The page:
Grab your musket, ball, and powder because you’re probably a member of at least one Unorganized Militia! Let’s discuss State vs. U.S. militias, and how you became a member without even realizing it.
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Are militias still a real thing?
The 2nd Amendment prevents the government from infringing on the right of the people to keep and bear arms. What it says, specifically is, “A well regulated Militia, being necessary to the security of a free State, the right of the people to keep and bear Arms, shall not be infringed.”
As you can see, the 2nd Amendment unequivocally declares that a well-regulated militia is necessary to ensure the security of a free state. Although use of the word “militia” may seem controversial to some people, the militia was the cornerstone of our nation’s independence during the American Revolution.
In fact, militias are still alive and well today. Depending on what state you live in, chances are that you’re probably a member of at least one militia!
What are the two types of U.S. Militias?
There are two types of militias in the U.S.
- Organized Militias and
- Unorganized Militias
The organized militia consists of the National Guard and the Naval Militia. But we’re not going to discuss the organized militias.
The unorganized militia consists of the members of the militia who are not members of the National Guard or the Naval Militia. It might seem confusing at first but bear with me.
Basically, if you’re a member of the U.S. Militia, then you’re either organized or unorganized. How do you know if you’re in the U.S. Militia?
Are you in the U.S. Militia?
The U.S. Code defines the militia for the United States.
There are two types of people who are automatically members of the U.S. Militia.
- All able-bodied males at least 17 years of age and under 45 years of age who are, or who have made a declaration of intention to become, citizens of the United States, and
- Female citizens of the United States who are members of the National Guard.
So, I’m sorry ladies, but according to law females are never members of the Unorganized U.S. Militia and can only be members of the Organized U.S. Militia through service in the National Guard.
Therefore, if you’re an able-bodied male U.S. citizen who is between the ages of 17 and 45, then congratulations! You’re a member of the Unorganized U.S. Militia.
Are you a member of your State’s unorganized militia?
Most states have their own militias which are completely separate from the armed forces. You might think it’s just a “conservative state” concept, but even more “liberal states” like California, New York, and Washington have laws that establish state militias.
The laws establishing the unorganized militias in California, New York, and Washington follow the U.S. definition pretty closely, but there are some slight variations.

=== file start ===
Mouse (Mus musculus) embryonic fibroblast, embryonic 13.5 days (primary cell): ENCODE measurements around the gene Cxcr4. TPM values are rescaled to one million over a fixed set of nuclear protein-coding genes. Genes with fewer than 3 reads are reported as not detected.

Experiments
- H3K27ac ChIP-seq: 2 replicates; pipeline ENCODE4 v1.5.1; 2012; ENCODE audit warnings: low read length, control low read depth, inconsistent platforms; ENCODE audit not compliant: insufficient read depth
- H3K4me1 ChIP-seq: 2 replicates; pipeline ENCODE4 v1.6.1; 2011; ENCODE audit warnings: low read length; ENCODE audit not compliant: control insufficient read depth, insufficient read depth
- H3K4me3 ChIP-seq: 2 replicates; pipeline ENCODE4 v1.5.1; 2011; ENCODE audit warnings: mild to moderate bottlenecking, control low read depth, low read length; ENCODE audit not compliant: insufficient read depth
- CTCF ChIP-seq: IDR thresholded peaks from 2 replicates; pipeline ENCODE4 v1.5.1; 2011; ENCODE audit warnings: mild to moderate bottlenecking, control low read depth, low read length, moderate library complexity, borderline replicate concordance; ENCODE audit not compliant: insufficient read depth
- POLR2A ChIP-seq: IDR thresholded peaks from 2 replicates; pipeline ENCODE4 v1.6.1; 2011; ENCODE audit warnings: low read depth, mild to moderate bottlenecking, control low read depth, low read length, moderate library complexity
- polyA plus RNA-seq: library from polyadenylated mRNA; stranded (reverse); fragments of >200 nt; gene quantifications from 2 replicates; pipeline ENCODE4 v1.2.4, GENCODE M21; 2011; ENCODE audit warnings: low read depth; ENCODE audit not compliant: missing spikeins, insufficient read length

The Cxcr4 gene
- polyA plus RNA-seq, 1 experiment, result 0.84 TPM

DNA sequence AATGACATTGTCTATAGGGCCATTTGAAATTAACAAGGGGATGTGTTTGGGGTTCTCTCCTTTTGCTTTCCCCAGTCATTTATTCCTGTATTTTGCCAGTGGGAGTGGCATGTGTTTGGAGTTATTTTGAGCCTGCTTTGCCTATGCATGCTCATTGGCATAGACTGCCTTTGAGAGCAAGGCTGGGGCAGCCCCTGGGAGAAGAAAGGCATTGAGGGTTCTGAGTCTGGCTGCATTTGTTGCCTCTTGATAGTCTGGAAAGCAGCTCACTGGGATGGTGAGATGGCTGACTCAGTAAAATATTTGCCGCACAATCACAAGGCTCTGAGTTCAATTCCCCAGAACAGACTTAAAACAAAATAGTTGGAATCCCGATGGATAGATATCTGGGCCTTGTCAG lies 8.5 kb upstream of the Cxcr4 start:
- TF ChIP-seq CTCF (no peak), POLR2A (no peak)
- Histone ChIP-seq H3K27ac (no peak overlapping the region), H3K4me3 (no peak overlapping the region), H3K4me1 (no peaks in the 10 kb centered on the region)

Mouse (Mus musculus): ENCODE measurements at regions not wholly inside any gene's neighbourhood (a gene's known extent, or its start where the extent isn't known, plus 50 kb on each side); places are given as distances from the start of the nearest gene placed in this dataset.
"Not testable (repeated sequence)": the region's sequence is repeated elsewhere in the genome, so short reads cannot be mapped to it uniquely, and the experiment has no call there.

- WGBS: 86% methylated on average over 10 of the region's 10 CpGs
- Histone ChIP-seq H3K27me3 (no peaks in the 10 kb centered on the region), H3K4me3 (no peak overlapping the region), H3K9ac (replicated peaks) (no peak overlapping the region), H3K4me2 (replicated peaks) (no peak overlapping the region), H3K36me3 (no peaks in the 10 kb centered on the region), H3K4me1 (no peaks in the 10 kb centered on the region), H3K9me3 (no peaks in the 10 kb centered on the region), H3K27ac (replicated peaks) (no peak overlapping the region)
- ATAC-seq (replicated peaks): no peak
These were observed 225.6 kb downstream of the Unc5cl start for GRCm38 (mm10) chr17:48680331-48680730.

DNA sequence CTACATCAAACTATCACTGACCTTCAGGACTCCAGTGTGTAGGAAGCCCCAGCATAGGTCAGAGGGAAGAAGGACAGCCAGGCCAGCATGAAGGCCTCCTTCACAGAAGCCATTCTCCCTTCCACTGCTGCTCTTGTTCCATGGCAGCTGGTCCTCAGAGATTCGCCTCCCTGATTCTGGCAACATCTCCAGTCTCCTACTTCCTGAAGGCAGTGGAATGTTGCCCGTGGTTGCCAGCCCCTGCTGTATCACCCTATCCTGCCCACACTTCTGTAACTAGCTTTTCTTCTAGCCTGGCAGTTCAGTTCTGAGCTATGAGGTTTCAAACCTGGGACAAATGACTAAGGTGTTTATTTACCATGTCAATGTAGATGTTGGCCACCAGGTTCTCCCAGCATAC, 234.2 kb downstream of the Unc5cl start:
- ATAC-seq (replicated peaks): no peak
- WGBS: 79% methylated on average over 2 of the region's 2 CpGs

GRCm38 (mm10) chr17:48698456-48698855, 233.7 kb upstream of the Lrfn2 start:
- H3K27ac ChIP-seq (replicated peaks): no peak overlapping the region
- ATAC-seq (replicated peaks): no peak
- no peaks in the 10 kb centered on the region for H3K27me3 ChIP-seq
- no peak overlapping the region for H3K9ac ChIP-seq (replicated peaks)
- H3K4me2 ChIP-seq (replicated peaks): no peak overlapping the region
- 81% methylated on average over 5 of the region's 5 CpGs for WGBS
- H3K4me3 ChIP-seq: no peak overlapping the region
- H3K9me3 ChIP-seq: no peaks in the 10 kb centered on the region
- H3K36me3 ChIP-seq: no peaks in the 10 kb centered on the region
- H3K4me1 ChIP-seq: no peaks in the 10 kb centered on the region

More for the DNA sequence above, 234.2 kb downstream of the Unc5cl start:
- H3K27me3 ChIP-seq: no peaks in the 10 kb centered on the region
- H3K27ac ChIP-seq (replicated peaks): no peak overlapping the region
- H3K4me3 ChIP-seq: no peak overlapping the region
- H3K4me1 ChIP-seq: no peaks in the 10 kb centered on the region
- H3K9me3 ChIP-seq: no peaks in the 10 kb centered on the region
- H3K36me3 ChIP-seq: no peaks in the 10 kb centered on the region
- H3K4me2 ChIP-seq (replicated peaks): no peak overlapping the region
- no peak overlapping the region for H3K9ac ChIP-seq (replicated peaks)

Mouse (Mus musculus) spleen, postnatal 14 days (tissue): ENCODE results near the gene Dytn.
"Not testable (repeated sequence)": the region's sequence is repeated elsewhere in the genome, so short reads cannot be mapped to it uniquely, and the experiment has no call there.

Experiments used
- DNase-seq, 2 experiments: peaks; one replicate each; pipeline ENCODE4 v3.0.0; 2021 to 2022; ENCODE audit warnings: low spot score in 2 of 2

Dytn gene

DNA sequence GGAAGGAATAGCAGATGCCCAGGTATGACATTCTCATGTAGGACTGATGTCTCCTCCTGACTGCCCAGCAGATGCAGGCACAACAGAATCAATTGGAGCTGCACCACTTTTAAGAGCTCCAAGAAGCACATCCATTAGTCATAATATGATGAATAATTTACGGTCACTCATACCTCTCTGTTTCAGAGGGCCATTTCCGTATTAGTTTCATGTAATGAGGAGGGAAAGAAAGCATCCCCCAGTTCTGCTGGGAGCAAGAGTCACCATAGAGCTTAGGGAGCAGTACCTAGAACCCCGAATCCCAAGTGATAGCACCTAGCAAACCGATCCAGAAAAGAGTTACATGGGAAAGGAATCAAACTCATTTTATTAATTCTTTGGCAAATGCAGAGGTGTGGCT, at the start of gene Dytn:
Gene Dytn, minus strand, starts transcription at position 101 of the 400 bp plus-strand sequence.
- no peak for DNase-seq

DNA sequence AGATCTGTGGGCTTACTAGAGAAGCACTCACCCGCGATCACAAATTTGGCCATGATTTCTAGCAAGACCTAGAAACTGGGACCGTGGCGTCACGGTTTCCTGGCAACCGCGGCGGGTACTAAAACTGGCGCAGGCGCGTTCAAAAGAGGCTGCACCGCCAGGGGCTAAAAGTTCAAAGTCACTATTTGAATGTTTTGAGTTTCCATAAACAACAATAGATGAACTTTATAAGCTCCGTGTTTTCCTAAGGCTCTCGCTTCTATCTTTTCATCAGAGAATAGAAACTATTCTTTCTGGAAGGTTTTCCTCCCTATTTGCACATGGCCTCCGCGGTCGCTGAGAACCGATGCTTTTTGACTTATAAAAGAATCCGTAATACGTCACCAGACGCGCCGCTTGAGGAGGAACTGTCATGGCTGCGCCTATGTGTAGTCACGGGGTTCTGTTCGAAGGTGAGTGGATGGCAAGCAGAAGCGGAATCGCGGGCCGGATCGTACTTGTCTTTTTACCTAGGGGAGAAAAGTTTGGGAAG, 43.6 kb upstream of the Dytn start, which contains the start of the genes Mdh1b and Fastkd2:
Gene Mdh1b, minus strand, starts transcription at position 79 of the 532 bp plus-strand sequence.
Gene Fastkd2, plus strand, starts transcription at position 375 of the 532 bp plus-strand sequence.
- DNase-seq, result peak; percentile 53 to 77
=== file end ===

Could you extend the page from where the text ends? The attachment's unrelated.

The California Unorganized Militia is comprised of able-bodied males who are 18-45 years old (instead of 17).
The New York Unorganized Militia excludes those males who are on the state reserve list or the state retired list.
The Washington Unorganized Militia on the other hand doesn’t have a cap on age, but includes those who are more than 18 years of age. Also, and most surprisingly, the Washington Unorganized Militia isn’t just limited to males but includes “all able bodied persons…”
But in some states, take Florida for example, the inclusion in the unorganized militia is even broader.
In Florida, “The unorganized militia is composed of all persons who are subject to military duty but who are not members of units of the organized militia.”
You might notice that Texas is missing from this list. Well, that’s because Texas absolutely gutted their unorganized militia (which is referred to as the Reserve Militia) and nobody even noticed.
How Texas destroyed their unorganized militia
According to the Texas Government Code, the “Reserve Militia means the persons liable to serve, but not serving, in the state military forces.”
Well, Texas used to provide a definition for who was liable to serve as a person who is “able-bodied; a citizen or a person of foreign birth who has declared an intent to become a citizen; a resident of the state; at least 18 and not more than 60 years of age; and not exempt.” -former Tex. Gov. Code § 431.081
Unfortunately, in 2013, our genius legislature deleted the section of the law that prescribed who is subject to military duty and failed to replace it or redefine it. That means that we’re left with a Reserve Militia composed of those who are liable to serve in the state military forces, but with no definition of who is liable to serve in those state military forces.
The saddest thing is that it has been this way for the past 10 years and there are no signs of fixing it.
–Authored by Matthew L. Harris, Esq.,
Matthew Harris Law, PLLC – Civil Litigation Division
1101 Broadway, Lubbock, Texas, 79401-3303
Tel: (806) 702-4852 | Fax: (800) 985-9479